The best way to support positive youth development in African American adolescents is through a strength-based approach which builds on their cultural backgrounds, while keeping their powerful and unique voices at the forefront of the conversation.  

In my role as national director of student engagement at City Year, I design and pilot social-emotional learning and development (SEL/D) resources that our City Year AmeriCorps Members use every day in their work as near-peer mentors. AmeriCorps Members partners with teachers to co-create positive learning environments and customize small group tutoring sessions for students in systemically under-resourced schools. Our SEL/D supports are grounded in relationships, which I believe are the most powerful lever in K-12 education. The trust and connections built between students and AmeriCorps Members, over time, prove fertile soil for social-emotional and academic growth. Each day of the school year, City Year AmeriCorps members support students as they lift their voices and speak their truths. When young people engage as equal contributors in classrooms and communities, their voices are elevated, their courage is unveiled, and their perspective and perpetual energy create momentum, demanding positive change in our world.  

-Symia Stigler, National Director of Student Engagement, City Year

Source: City Year

Having served as a City Year AmeriCorps member, I have seen firsthand the amazing things that can come from young people’s voices being at the table.

  • I saw it when a group of 7th grade students had the great idea to host a city-wide toy drive for the local children’s hospital and had their City Year team help make it happen.
  • I saw it when we heard our students wanting to do lessons in the concrete courtyard by our classroom, so we led a service project with the students to plant flowers, paint benches, and beautify the courtyard.
  • I saw it when we created interactive bulletin boards outside our classroom that students could add their voices to connected with a monthly theme – anything from honoring a loved one impacted by breast cancer, to writing a valentine for a Black person in history who made a difference in our world, to sharing tips for self-care leading up to the next standardized test.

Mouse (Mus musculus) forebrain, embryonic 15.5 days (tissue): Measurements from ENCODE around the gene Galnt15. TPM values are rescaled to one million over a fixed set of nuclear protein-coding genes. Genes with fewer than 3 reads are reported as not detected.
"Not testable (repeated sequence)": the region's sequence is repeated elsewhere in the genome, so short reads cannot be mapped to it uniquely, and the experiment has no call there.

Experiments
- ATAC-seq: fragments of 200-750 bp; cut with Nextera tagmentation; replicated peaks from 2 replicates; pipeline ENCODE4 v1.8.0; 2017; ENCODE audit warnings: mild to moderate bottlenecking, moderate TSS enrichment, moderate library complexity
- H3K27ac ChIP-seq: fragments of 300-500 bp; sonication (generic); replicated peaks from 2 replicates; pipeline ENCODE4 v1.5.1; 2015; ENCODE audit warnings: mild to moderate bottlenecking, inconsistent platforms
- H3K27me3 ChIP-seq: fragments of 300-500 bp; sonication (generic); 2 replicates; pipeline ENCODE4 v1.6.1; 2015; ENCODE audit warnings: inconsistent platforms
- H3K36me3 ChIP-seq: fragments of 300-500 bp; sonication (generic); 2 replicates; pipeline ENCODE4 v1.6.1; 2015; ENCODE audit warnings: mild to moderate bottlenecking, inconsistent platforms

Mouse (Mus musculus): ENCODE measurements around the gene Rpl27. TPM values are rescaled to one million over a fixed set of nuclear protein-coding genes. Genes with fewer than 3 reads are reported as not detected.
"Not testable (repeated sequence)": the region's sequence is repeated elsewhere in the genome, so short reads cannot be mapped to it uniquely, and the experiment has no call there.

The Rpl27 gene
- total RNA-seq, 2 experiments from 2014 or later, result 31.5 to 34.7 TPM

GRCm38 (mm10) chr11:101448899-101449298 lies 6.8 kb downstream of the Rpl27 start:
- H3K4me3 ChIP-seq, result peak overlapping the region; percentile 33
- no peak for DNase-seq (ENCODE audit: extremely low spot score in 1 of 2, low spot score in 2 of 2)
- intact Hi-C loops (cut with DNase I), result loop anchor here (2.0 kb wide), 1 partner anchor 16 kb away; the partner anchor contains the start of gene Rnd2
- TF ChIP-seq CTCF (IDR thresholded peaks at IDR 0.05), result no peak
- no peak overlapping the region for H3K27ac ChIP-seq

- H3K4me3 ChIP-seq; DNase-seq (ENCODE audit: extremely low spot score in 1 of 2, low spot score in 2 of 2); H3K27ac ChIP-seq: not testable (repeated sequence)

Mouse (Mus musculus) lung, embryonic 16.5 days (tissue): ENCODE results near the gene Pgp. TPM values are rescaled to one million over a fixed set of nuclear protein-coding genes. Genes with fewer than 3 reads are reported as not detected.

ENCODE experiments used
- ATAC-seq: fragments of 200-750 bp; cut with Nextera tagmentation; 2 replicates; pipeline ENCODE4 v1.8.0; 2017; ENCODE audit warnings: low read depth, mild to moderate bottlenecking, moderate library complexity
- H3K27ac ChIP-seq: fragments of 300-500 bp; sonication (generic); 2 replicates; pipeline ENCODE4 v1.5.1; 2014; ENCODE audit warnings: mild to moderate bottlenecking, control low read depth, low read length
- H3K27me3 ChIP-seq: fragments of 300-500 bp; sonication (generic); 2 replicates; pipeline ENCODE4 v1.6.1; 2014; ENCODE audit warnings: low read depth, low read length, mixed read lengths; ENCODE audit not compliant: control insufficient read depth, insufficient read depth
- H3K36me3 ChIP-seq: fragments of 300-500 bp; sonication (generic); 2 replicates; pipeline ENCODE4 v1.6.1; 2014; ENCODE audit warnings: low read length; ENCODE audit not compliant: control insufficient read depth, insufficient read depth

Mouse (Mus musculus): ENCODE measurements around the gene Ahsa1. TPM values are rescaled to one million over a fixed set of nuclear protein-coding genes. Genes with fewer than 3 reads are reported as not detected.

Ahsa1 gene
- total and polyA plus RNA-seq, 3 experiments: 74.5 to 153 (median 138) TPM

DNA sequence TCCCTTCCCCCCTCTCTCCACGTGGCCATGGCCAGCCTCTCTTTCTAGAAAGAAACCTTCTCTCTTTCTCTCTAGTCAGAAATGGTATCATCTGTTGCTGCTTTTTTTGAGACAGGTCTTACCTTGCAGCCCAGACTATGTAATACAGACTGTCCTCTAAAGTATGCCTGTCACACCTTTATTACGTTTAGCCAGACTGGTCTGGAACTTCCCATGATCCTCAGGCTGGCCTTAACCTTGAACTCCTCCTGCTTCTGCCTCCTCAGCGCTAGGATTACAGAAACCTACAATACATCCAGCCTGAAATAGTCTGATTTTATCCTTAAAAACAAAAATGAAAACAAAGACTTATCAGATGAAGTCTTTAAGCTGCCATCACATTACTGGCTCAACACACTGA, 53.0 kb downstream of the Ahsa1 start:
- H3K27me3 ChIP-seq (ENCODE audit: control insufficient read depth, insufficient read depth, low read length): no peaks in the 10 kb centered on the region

• I saw it in the one-on-one relationships, when my teammate worked closely with one of her students to help him apply for summer jobs he was interested in, and when my other teammate intentionally gave special attention to her student suffering the recent loss of her younger brother.
  • I saw it when my students helped me understand how to best meet their learning needs: when one student shared that using different colors helped her concentrate, we worked on reading comprehension with lots of highlighters; and when another student shared he preferred to read over breakfast, we ate together before discussing what we read.

And I’ve been seeing it now – when schools closed abruptly in the wake of the global COVID-19 pandemic, our City Year AmeriCorps members stepped up to creatively connect with their students in the virtual space. Our young adult leaders have continued supporting these near-peer relationships by replicating viral video dances, recording videos assuring their students that they are still thinking of them, and coming up with thoughtful prompts and activities for students to engage in distance learning.

Participating in the Dialoging for Democracy conference alongside my City Year colleagues was a rich learning experience, and it was affirming to be able to hear from researchers and practitioners about the evidence base for the activities our young adult leaders are doing with their students every day. Now more than ever, it is important it is to uplift, celebrate, and listen to the voices of our young people – and embrace all the good that can come from it.

-Kaitlin Nichols, Sr. Impact Services Operations Manager, City Year
City Year Alumni ‘13, ‘14

If you have any comments or questions about this post, please email Please visit the Youth-Nex Homepage for up to date information about the work happening at the center.

Author Bio: Symia Stigler brings over twenty years of field experience from education and youth-serving non-profits to her role as National Student Engagement Director at City Year Headquarters. In this position, Symia leads our work on upgrading or improving the network-wide Attendance, Social-Emotional/Youth Development, and After School tools and strategies. Symia is motivated by the power of relationships which are leveraged to forge new paths towards social justice in education.

Author Bio: Kaitlin Nichols currently serves as the Senior Impact Services Operations Manager at City Year Headquarters in Boston, managing operations and projects for our national group of program departments. Prior to joining City Year staff, Kaitlin completed two years of service with City Year Columbia as an AmeriCorps Member and Team Leader, serving middle and elementary school students across two school districts in South Carolina.  

What the School of COVID-19 Could Teach You About Strong Communities

By Mary Coleman


  • Mary Coleman is executive director at City of Promise, a nonprofit that provides cradle-to-college academic support for youth from Charlottesville.
  • As the coronavirus changes everyday life, the new “School of COVID-19” is exposing the resilience may families already have.